Voltaire an eighteenth century French philosopher and prolific writer is well known for his literary satirical attacks. One of Voltaire’s attacks was of traditional Christianity and the Catholic church in On Toleration. He criticized the church on the grounds that it was overly superstitious. There were many superstitions that were held by the church: a geocentric universe, the tides not being due to gravity, a rainbow not being a phenomenon of light, etc. Voltaire felt that the most grievous of these superstitions was the belief that only those who follow their own religion are given eternal salvation and all others will suffer eternal damnation. The result of this was severe persecution of those who had a faith other than their own. Voltaire’s satirical view of this is evident when he says, “And is it not evident that it would be even more reasonable to worship the sacred navel, the sacred prepuce, and the milk and dress of the Virgin Mary, than to detest and persecute one’s brother” (1109). Assuredly Voltaire believed that it was incredibly foolish of humankind to persecute their fellow men for having beliefs that did not coincide exactly with their own. His detest of such actions can be inferred from his suggestions that the worship of such bizarre things as the sacred navel, foreskin, and the dress and milk of Heavenly Mother being more sensible than the great persecutions of people based on religious pretext. Voltaire did not feel that this was what religion was about. He felt the true religion to be “The Golden Rule”, that is to love thy neighbor as thyself. This becomes evident in Voltaire’s Religion.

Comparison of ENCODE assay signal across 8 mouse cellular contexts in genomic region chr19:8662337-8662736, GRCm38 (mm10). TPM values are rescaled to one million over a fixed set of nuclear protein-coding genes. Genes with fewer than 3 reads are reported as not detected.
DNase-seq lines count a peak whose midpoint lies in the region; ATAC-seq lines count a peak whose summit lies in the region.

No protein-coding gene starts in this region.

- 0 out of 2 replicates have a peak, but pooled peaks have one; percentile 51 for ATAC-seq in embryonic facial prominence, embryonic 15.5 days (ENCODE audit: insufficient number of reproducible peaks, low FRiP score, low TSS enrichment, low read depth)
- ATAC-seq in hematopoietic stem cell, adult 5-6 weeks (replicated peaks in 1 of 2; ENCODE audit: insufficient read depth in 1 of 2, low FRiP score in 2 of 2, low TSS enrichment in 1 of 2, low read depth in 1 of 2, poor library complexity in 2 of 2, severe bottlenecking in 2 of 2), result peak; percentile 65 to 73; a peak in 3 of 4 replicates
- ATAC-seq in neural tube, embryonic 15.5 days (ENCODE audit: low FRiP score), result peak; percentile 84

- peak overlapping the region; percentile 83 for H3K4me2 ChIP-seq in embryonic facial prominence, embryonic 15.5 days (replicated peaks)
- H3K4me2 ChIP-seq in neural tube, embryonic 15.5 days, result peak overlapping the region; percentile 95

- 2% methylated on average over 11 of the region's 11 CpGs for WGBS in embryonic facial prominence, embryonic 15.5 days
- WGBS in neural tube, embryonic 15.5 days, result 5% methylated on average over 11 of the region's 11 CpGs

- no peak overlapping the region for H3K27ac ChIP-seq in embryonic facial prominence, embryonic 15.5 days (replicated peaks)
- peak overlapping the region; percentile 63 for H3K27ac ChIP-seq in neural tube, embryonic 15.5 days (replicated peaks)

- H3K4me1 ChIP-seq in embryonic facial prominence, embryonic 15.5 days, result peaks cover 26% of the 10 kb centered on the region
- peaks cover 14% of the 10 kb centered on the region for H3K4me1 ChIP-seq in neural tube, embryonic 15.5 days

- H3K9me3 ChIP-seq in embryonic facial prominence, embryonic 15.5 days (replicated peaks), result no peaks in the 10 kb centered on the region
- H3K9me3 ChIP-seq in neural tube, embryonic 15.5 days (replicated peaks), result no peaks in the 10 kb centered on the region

In Religion Voltaire describes one of his meditations. During this experience Voltaire thought about an archangel which took him to a place where he came in contact with many great philosophers among them Christ. Voltaire met the resurrected Christ, covered still with the wounds from his violent...
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